However, for each of the good news stories about Bioinformatics, which I shared above, there are years of PhD-level work. Each of the breakthroughs has proven to be not particularly transferable to other illnesses/paradigms. And it is not entirely clear if Bioinformatics was really necessary for the result in the first place!
My understanding of the development of triple-therapy for AIDS patients is that it was developed via clinical insights and not from mathematical models. Within the biological modelling community one of the most famous models is one which explains why the triple therapy works. But it was not the reason for the development of the treatment protocol.
The sequencing of the tumours is one of the more transferrable results. Since we now have a reasonable understanding of the method-of-action of some of our oncology drugs tumour sequencing allows us to try to automate the line-of-treatment decisions in the clinic. I have to say, however, that I have seen multiple research results (still unpublished) that show that there is no improvement in line-of-treatment decisions from incorporating tumour sequence information. It seems that the heuristics which doctors have derived based on phenotype are so far sufficient.
Are they doing it wrong?
Bioinformatics is slowly influencing biology by introducing mathematical techniques to traditional biologists and by bringing mathematically minded practitioners into biology. Today, we are still only undergoing the first phase of this penetration.
Alongside this, there is a quiet war going on inside of statistics. The application of statistics to human health in epidemiology displays a growing schism along the issue of causation. This is an important discussion which will eventually lead to a better understanding of existing techniques and the introduction of new more specific approaches.
It is hardly surprising then that Bioinformatics is caught up in this war. And since not all bioinformaticians are hardcore statisticians they might not even be aware of the macro-level discussions going on.
Human Health and Biology has two problems which are not the most tractable to statistical approaches:
- for every rule in biology there is an exception
- the arrow of causation is fundamental in influencing health states
The first of these problems is a rule-of-thumb introduced to me by one of my PhD supervisors. It seems to be the one rule which, itself, does not have an exception. At one level, statistics is a very suitable toolbox for categorising and aggregating biological data. Ultimately it is the formalisation of the human/heuristic driven approach of categorisation which previously was the norm in biology. However, when you reach the (mathematical) limit of biology you realise that individual nuances matter – and statistics cannot sensibly cope with this. Statistics can aggregate these nuances and derive population-level descriptions, but it will not work at the level of individual units (whether individual humans, or individual genes).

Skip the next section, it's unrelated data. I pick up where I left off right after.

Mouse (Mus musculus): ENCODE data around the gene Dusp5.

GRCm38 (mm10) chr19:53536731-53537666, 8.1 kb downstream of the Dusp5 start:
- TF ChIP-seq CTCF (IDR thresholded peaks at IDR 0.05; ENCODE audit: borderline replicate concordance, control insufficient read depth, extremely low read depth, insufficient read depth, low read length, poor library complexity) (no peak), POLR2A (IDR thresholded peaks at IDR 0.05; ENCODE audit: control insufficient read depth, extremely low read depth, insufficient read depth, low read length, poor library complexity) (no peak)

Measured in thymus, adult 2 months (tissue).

The issue of association and causation is something with which I have wrestled myself. At one point, I trained in classical statistics. But then I started looking for mechanistic explanations of biological systems. Eventually, the two approaches reach a logical impasse. From my point-of-view, epidemiology has skillfully swept much of this problem under the carpet. Much of the training of industry epidemiologists is focused on mental techniques for balancing the historical influence of R.A Fisher – on statistics – and the real-world needs to show effect and ideally also mechanism.
Biology is a data-rich discipline
Sometimes people and disciplines know where they’re headed long before they get there. Variations of the phrase, about biology being a data discipline, used to be thrown around in the past without ever really being honoured.
I think, today, that the throwaway comments are finally becoming a reality. I love bioinformatics. I love that it exists. I love what bioinformaticians do. As a discipline, bioinformatics is bringing mathematically inclined researchers into closer and closer contact with biological data. Lab pipelines are being organised around the capture of more data.
In the private sector, apart from the previously mentioned microbiome companies, data-plays are to be seen throughout the health sector. Alphabet own Verily. Roche bought Flatiron Health. Every pharma company I know has multiple teams attempting to apply machine learning to drug-molecule design.
I think all of this is wonderful, but it’s never going to be the solution to all of biology’s problems. Human Health, my main interest, is a field which will always be more dependent on knowledge of means-of-action than statistical techniques are apt to provide.
This article is number 3 in a planned series of at least 5 articles on the use of Mathematics in Biology, previous articles in the series are:
Mathematics in Biology I
Mathematics in Biology II – Practical Considerations